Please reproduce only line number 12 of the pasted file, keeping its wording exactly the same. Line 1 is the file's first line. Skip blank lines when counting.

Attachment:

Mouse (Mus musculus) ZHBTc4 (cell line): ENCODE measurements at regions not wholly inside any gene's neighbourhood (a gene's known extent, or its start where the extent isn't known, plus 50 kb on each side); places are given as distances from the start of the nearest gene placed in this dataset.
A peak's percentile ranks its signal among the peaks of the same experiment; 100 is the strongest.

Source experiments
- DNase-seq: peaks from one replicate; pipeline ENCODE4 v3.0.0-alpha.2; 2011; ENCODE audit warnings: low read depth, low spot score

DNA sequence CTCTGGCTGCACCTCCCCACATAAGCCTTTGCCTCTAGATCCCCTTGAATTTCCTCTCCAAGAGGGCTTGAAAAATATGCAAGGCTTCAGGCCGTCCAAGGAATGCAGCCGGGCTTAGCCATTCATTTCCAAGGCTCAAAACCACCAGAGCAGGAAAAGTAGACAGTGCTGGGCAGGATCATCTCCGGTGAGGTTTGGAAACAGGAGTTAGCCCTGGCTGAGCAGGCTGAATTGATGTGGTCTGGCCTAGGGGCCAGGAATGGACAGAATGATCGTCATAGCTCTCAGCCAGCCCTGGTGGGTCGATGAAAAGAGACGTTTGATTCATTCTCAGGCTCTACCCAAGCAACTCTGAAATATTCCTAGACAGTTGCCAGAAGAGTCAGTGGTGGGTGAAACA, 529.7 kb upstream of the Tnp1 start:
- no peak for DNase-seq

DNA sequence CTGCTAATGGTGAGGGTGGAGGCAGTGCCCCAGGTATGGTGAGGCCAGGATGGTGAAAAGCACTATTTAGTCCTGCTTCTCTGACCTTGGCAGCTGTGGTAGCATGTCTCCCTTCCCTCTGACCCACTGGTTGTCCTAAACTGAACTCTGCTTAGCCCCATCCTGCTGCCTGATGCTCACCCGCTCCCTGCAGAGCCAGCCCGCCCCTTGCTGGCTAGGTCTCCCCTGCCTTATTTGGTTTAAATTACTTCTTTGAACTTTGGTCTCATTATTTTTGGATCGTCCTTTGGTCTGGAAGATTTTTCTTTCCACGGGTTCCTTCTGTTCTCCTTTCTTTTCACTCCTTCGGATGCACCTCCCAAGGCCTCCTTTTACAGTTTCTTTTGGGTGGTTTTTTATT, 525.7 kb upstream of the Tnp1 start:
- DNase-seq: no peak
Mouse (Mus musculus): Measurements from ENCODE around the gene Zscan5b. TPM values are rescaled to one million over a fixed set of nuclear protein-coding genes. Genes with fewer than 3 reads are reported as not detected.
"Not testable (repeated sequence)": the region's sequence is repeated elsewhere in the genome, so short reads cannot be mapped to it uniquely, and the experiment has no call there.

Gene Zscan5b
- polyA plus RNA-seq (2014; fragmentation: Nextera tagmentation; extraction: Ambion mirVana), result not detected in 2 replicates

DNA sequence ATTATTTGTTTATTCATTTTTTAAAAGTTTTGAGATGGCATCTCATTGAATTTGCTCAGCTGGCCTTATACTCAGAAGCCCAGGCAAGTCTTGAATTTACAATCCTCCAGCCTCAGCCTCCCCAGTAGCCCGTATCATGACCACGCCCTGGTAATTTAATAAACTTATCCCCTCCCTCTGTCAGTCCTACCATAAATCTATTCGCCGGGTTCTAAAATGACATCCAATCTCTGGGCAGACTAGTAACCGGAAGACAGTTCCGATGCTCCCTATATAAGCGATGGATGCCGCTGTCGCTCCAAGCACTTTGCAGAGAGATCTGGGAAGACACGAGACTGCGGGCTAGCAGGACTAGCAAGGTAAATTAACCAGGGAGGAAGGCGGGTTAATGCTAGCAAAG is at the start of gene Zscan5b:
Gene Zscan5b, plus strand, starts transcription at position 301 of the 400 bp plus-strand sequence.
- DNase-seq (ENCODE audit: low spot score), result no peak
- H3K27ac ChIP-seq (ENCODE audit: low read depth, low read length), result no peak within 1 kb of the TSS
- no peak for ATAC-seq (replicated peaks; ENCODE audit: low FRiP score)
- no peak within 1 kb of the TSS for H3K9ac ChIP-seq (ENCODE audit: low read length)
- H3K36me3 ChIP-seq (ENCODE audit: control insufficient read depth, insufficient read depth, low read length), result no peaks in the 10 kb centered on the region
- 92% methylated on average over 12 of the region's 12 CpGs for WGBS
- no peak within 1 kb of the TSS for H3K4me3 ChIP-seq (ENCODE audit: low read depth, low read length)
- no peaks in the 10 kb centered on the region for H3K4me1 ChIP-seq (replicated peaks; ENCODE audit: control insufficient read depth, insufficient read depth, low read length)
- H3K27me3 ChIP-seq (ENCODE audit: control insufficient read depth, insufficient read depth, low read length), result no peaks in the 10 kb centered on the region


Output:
- polyA plus RNA-seq (2014; fragmentation: Nextera tagmentation; extraction: Ambion mirVana), result not detected in 2 replicates